A statistical approach has been used to compare ground-based and satellite-based observations, since point-to-point comparison is often troublesome dueto the intrinsic differences in the observation geometries and the imperfectoverlap of the observed areas.

    A comparison of space-borne lidar observations and a selection of simulationsobtained from chemistry–climate models (CCMs) has been made by using a series ofquantitative diagnostics based on the statistical occurrence of different PSCtypes. The distribution of PSCs over Antarctica, calculated by severalCCMVal-2 and CCMI chemistry–climate models has been compared with the PSCcoverage observed by the satellite-borne CALIOP lidar. The use of severaldiagnostic tools, including the temperature dependence of the PSCoccurrences, evidences the merits and flaws of the different models. Thediagnostic methods have been defined to overcome (at least partially) thepossible differences due to the resolution of the models and to identifydifferences due to microphysics (e.g., the dependence of PSC occurrence onTTNAT).

    A significant temperature bias of most models has been observed, as well as alimited ability to reproduce the longitudinal variations in PSC occurrencesobserved by CALIOP. In particular, a strong temperature bias has been observedin CCMVal-2 models with a strong impact on PSC formation. The WACCM-CCMI(Whole Atmosphere Community Climate Model – Chemistry-Climate ModelInitiative) model compares rather well with the CALIOP observations, althougha temperature bias is still present.

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  5. Abstract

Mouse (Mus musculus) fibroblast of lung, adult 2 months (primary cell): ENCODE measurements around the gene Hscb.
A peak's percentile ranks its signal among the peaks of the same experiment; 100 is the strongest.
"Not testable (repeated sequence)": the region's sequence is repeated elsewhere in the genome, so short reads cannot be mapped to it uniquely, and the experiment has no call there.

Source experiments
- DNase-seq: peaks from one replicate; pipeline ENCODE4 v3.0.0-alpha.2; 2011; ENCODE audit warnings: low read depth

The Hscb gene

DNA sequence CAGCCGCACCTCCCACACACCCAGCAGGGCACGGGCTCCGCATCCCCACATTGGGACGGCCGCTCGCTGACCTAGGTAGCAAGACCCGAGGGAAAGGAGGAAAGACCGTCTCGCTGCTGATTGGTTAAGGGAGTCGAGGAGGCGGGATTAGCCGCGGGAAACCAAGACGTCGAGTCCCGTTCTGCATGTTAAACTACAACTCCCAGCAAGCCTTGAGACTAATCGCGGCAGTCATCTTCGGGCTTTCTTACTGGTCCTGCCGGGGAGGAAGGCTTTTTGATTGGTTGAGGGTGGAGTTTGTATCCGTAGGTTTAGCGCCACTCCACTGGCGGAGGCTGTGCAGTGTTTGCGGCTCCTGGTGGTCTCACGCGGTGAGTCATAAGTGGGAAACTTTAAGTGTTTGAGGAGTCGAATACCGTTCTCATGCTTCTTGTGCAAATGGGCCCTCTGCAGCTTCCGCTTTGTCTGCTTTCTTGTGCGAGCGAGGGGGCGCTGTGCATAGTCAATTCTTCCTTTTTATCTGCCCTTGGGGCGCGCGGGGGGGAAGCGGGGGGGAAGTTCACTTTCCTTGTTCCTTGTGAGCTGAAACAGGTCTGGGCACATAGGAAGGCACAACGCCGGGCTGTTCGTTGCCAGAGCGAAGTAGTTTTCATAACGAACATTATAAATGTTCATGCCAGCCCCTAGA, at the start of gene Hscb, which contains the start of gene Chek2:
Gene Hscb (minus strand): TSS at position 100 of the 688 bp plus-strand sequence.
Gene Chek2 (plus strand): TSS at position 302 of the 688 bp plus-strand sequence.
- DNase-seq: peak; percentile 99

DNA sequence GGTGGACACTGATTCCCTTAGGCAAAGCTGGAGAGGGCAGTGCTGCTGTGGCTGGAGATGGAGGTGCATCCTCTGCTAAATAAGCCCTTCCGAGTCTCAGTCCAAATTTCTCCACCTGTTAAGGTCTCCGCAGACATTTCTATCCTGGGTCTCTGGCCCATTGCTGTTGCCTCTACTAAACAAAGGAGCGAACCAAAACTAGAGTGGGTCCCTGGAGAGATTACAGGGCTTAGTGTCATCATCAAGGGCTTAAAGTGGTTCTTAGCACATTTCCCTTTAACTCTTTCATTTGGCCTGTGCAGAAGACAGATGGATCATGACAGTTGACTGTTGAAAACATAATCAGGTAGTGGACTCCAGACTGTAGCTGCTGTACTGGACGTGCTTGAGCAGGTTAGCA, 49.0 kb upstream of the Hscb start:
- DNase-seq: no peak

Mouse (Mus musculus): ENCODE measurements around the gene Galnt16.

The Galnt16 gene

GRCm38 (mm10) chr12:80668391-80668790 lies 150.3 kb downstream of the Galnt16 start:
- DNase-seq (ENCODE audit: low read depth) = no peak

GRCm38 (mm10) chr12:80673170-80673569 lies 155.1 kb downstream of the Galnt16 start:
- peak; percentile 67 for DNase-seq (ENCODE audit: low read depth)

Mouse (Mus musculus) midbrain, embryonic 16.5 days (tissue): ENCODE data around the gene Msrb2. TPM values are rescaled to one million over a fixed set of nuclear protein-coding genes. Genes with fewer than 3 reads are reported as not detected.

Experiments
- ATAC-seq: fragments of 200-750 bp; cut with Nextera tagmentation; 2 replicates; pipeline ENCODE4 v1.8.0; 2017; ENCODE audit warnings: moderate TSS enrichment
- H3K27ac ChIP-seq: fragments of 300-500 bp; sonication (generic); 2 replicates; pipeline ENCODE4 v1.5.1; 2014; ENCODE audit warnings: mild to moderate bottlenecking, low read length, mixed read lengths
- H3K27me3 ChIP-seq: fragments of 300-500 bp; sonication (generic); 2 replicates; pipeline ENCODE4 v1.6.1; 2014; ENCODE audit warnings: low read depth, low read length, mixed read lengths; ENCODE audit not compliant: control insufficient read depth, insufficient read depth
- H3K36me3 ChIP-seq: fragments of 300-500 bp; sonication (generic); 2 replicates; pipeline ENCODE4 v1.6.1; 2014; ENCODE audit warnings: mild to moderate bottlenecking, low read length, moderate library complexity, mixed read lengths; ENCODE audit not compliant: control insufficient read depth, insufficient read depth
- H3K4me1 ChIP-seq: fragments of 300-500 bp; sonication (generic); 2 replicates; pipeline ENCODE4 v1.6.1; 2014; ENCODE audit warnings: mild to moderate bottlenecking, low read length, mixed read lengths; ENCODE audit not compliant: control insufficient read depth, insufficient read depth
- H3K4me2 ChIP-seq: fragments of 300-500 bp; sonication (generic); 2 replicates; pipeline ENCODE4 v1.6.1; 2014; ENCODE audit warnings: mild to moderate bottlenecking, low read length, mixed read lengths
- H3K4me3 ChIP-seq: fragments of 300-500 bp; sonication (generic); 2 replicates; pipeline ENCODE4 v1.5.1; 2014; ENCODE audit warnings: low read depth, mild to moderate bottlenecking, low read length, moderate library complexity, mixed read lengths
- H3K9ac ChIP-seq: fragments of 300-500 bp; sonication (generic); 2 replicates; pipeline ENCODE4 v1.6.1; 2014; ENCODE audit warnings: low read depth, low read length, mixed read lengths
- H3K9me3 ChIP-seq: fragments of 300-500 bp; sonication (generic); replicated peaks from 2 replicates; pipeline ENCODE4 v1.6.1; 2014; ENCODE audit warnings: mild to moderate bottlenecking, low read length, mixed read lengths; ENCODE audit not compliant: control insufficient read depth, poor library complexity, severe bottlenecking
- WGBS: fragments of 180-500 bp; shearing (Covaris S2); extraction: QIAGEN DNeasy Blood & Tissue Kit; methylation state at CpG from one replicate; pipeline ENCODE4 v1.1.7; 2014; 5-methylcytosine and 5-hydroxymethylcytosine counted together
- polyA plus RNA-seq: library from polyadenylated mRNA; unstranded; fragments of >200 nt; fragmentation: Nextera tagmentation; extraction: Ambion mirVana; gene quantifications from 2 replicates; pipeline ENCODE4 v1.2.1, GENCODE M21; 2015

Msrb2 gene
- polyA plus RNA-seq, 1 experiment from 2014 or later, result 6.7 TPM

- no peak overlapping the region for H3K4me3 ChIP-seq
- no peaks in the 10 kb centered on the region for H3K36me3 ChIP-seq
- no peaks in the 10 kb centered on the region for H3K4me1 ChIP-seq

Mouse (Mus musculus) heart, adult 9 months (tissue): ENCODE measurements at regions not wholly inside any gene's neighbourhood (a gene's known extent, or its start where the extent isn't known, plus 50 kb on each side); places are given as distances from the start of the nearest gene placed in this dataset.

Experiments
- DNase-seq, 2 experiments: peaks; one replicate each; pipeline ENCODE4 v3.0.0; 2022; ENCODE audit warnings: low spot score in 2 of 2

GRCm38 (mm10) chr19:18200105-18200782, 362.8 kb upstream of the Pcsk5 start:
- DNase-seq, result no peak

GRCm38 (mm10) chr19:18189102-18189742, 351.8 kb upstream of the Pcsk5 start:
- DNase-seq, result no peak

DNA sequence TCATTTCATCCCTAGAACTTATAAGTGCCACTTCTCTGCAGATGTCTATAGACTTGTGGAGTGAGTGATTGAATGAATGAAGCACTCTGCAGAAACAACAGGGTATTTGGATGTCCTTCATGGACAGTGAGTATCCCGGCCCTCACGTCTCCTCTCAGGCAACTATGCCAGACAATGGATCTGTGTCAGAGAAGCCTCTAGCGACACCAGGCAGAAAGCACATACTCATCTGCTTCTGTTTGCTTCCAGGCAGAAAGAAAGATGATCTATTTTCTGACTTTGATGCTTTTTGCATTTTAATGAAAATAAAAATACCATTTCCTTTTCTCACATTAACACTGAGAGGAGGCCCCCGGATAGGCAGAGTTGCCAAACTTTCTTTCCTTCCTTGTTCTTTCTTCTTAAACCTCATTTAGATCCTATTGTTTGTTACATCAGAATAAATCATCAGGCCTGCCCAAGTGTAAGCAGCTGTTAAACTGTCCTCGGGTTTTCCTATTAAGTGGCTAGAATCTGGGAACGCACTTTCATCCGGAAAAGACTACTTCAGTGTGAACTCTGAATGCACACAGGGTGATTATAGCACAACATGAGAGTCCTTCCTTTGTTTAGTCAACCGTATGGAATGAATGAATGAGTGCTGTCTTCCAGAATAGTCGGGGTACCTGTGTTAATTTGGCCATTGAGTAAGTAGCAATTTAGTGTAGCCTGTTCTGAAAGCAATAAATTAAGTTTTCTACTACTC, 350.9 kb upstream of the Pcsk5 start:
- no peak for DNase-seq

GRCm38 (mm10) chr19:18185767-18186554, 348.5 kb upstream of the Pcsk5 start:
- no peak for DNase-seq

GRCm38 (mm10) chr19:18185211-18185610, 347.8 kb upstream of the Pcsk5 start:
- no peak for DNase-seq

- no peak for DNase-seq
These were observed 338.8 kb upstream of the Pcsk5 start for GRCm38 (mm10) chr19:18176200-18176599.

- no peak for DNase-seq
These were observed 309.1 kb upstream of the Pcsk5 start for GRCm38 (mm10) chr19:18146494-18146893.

Macroscopic stratospheric aerosol properties such as surface area density (SAD) and volume density (VD) are required by modern chemistry climate models. These quantities are in continuous need of validation by observations. Direct observation of these parameters is not possible, but they can be derived from optical particle counters (OPCs) which provide concentration (number density) and size distributions of aerosol particles, and possibly from ground‐based and satellite‐borne lidar observations of particle backscatter coefficients and aerosol type. When such measurements are obtained simultaneously by OPCs and lidars, they can be used to calculate backscatter and extinction coefficients, as well as SAD and VD. Empirical relations can thus be derived between particle backscatter coefficient, extinction coefficient, and SAD and VD for a variety of aerosols (desert dust, maritime aerosols, stratospheric aerosols) and be used to approximate SAD and VD from lidar measurements. Here we apply this scheme to coincident measurements of polar stratospheric clouds above McMurdo Station, Antarctica, by ground‐based lidar and balloon‐borne OPCs. The relationships derived from these measurements will provide a means to obtain values of SAD and VD for supercooled ternary solutions (STS) and nitric acid trihydrate (NAT) PSCs from the backscatter coefficients measured by lidar. Coincident lidar and OPC measurements provided 15 profile comparisons. Empirical expressions of SAD and VD as a function of particle backscatter coefficient,β, were calculated from fits of the form log(SAD/VD) = A + Blog(β) usingβfrom the lidar and SAD/VD from the OPC. The PSCs were classified as STS and NAT mixtures, ice being absent.